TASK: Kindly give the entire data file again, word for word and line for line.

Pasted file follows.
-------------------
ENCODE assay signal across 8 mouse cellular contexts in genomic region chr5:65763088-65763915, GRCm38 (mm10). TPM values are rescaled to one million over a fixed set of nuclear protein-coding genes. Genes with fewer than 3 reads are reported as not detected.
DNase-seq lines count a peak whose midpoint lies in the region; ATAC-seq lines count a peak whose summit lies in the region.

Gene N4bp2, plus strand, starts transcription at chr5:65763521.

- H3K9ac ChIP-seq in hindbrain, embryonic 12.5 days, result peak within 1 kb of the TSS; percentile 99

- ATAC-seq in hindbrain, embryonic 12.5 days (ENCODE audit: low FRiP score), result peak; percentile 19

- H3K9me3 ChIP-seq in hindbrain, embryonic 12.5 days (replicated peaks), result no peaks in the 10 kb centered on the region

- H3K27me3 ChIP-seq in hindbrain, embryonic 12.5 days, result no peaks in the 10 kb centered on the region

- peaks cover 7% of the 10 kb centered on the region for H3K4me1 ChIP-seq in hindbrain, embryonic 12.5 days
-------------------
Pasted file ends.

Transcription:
ENCODE assay signal across 8 mouse cellular contexts in genomic region chr5:65763088-65763915, GRCm38 (mm10). TPM values are rescaled to one million over a fixed set of nuclear protein-coding genes. Genes with fewer than 3 reads are reported as not detected.
DNase-seq lines count a peak whose midpoint lies in the region; ATAC-seq lines count a peak whose summit lies in the region.

Gene N4bp2, plus strand, starts transcription at chr5:65763521.

- H3K9ac ChIP-seq in hindbrain, embryonic 12.5 days, result peak within 1 kb of the TSS; percentile 99

- ATAC-seq in hindbrain, embryonic 12.5 days (ENCODE audit: low FRiP score), result peak; percentile 19

- H3K9me3 ChIP-seq in hindbrain, embryonic 12.5 days (replicated peaks), result no peaks in the 10 kb centered on the region

- H3K27me3 ChIP-seq in hindbrain, embryonic 12.5 days, result no peaks in the 10 kb centered on the region

- peaks cover 7% of the 10 kb centered on the region for H3K4me1 ChIP-seq in hindbrain, embryonic 12.5 days